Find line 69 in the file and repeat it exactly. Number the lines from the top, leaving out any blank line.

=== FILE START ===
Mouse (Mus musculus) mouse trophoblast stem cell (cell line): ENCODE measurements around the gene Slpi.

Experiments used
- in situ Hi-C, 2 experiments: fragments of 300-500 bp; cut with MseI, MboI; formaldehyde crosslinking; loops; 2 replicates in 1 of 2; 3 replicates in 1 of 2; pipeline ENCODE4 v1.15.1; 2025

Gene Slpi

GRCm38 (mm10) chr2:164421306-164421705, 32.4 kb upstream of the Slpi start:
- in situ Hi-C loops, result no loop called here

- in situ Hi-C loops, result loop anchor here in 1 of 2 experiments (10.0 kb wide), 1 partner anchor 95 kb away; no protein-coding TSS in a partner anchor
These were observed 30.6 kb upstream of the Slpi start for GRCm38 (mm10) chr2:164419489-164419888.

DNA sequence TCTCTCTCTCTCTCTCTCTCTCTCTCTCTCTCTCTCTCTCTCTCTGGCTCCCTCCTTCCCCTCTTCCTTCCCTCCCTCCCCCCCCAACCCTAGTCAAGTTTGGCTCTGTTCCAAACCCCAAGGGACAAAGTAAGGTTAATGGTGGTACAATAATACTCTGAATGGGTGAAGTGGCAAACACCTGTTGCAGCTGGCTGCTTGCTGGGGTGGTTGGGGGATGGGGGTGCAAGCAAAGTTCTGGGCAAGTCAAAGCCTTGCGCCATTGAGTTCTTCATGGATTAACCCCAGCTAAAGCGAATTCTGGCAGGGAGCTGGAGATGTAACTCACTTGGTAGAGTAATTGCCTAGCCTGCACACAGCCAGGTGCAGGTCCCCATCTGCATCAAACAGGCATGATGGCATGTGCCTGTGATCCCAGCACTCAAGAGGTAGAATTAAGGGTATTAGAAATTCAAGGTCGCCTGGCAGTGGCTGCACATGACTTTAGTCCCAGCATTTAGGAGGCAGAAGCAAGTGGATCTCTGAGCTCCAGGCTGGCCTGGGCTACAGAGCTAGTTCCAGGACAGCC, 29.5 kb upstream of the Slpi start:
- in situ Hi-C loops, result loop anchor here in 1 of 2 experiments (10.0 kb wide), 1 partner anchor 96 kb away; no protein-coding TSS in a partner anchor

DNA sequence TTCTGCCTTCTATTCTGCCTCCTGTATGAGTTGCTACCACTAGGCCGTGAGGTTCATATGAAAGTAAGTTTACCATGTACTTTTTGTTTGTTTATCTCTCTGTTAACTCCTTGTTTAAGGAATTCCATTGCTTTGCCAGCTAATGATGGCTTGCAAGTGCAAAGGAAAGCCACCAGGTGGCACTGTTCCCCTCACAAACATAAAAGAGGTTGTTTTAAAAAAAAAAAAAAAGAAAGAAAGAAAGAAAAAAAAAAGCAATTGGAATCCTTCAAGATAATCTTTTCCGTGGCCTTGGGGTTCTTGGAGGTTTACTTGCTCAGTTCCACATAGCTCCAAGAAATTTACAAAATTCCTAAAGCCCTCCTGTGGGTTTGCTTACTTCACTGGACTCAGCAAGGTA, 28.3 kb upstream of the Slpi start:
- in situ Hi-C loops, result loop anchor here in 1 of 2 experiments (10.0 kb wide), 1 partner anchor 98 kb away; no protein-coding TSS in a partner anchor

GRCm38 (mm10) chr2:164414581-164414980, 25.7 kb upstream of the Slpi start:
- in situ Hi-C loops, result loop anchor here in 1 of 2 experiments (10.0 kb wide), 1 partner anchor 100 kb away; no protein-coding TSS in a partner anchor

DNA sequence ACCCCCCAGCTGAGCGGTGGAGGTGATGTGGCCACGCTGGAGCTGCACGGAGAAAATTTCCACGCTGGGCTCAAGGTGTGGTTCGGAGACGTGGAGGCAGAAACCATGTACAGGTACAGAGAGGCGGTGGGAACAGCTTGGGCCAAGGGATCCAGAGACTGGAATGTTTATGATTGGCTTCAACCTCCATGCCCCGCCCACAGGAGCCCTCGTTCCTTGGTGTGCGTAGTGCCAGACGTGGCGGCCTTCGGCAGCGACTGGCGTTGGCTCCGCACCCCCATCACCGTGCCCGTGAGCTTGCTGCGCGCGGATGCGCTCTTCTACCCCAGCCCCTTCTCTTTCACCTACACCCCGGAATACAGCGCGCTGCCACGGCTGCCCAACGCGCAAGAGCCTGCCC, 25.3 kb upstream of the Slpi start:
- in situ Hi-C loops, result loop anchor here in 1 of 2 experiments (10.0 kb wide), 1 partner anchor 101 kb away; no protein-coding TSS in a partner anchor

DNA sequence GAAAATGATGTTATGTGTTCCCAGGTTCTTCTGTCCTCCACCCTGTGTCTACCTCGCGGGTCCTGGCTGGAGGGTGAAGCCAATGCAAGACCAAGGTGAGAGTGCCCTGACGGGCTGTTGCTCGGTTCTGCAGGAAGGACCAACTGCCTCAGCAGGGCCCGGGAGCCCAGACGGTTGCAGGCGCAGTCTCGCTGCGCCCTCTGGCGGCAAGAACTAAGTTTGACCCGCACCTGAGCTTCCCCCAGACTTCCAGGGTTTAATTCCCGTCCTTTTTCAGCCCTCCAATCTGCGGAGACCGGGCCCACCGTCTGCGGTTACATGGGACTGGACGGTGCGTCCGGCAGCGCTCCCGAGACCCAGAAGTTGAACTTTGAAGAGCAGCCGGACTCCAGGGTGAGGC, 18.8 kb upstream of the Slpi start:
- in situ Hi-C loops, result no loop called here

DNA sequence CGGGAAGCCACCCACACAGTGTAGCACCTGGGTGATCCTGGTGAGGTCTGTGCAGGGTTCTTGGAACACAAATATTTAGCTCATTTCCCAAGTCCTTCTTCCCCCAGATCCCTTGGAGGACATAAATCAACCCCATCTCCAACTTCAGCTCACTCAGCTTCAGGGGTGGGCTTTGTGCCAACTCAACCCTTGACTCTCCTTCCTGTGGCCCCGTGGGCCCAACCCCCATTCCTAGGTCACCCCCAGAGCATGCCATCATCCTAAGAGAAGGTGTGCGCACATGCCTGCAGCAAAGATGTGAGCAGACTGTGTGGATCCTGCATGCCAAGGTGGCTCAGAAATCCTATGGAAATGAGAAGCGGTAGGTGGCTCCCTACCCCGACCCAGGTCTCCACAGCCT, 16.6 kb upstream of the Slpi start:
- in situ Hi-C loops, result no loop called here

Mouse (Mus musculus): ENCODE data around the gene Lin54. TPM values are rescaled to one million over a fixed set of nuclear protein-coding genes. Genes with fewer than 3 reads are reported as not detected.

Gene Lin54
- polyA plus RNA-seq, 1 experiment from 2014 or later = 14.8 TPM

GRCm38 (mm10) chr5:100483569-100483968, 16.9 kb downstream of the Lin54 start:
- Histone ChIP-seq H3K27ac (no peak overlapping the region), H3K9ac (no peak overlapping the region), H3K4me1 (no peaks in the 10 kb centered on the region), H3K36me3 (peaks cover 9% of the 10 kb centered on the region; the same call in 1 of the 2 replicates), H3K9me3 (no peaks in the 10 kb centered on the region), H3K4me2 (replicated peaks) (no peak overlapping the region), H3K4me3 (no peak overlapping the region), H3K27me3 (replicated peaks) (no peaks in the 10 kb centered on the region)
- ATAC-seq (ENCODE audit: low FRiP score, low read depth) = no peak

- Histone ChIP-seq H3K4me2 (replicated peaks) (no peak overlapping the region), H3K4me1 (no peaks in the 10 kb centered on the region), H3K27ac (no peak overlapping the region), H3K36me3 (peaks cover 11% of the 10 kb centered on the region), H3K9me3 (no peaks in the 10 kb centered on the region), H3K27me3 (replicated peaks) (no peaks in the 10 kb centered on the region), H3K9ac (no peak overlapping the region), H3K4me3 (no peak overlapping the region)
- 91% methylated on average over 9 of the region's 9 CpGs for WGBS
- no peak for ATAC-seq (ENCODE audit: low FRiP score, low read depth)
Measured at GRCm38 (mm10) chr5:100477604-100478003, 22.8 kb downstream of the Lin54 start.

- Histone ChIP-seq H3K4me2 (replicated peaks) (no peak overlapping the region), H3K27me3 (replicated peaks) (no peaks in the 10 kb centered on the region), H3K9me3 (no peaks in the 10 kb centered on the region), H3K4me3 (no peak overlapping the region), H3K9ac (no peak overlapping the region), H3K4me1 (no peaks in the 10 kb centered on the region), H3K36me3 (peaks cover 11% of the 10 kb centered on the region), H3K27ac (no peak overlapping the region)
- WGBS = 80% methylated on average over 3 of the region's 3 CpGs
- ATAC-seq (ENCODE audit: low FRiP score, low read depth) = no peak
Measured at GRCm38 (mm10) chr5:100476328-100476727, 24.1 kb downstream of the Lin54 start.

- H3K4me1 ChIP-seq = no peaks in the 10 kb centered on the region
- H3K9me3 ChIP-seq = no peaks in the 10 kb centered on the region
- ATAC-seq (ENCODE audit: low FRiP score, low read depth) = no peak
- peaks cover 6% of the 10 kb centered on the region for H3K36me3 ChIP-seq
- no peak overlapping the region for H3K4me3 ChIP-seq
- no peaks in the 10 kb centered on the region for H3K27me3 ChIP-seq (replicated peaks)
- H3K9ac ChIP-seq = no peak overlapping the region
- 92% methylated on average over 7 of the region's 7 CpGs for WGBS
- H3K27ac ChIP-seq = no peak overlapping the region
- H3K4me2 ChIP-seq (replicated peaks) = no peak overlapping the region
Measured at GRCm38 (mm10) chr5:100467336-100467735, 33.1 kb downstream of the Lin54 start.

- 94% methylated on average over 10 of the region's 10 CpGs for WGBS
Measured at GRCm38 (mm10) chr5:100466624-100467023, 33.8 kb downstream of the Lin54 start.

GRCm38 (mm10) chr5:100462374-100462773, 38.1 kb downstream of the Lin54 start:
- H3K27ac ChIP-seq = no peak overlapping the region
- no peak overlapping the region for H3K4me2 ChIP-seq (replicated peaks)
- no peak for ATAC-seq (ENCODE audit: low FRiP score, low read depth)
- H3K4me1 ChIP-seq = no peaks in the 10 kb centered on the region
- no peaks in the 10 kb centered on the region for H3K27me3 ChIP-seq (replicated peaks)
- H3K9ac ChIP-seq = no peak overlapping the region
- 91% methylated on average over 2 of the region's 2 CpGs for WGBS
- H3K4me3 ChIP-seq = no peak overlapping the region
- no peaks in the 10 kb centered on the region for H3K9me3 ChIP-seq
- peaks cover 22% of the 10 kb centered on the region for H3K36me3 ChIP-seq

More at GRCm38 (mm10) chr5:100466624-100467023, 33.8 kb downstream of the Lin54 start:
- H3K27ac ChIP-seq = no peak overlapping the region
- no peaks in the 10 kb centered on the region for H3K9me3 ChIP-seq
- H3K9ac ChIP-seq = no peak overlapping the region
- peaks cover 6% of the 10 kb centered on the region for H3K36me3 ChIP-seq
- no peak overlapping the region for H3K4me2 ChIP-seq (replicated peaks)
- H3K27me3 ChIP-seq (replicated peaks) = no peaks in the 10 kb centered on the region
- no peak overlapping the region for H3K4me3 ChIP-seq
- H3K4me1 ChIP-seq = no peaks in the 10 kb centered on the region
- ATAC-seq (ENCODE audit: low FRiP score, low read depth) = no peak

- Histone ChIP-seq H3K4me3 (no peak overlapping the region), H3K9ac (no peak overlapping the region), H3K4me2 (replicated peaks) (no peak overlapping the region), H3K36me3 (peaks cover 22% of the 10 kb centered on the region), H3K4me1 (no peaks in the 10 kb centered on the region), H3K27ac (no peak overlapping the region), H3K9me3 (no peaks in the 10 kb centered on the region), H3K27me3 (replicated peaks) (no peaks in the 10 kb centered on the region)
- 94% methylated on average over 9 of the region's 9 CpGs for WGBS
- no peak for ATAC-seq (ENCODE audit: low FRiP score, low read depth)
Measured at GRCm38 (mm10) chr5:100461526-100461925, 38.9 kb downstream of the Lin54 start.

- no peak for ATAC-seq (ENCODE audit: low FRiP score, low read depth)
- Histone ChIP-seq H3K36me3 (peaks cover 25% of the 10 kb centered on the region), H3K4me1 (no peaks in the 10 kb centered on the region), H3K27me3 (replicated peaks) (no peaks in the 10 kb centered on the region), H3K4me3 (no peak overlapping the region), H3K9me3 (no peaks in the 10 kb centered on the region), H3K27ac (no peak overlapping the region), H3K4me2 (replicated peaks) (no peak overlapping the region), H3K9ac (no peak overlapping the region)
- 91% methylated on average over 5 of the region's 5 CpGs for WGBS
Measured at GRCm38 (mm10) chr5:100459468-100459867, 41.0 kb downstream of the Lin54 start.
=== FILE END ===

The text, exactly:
- Histone ChIP-seq H3K4me3 (no peak overlapping the region), H3K9ac (no peak overlapping the region), H3K4me2 (replicated peaks) (no peak overlapping the region), H3K36me3 (peaks cover 22% of the 10 kb centered on the region), H3K4me1 (no peaks in the 10 kb centered on the region), H3K27ac (no peak overlapping the region), H3K9me3 (no peaks in the 10 kb centered on the region), H3K27me3 (replicated peaks) (no peaks in the 10 kb centered on the region)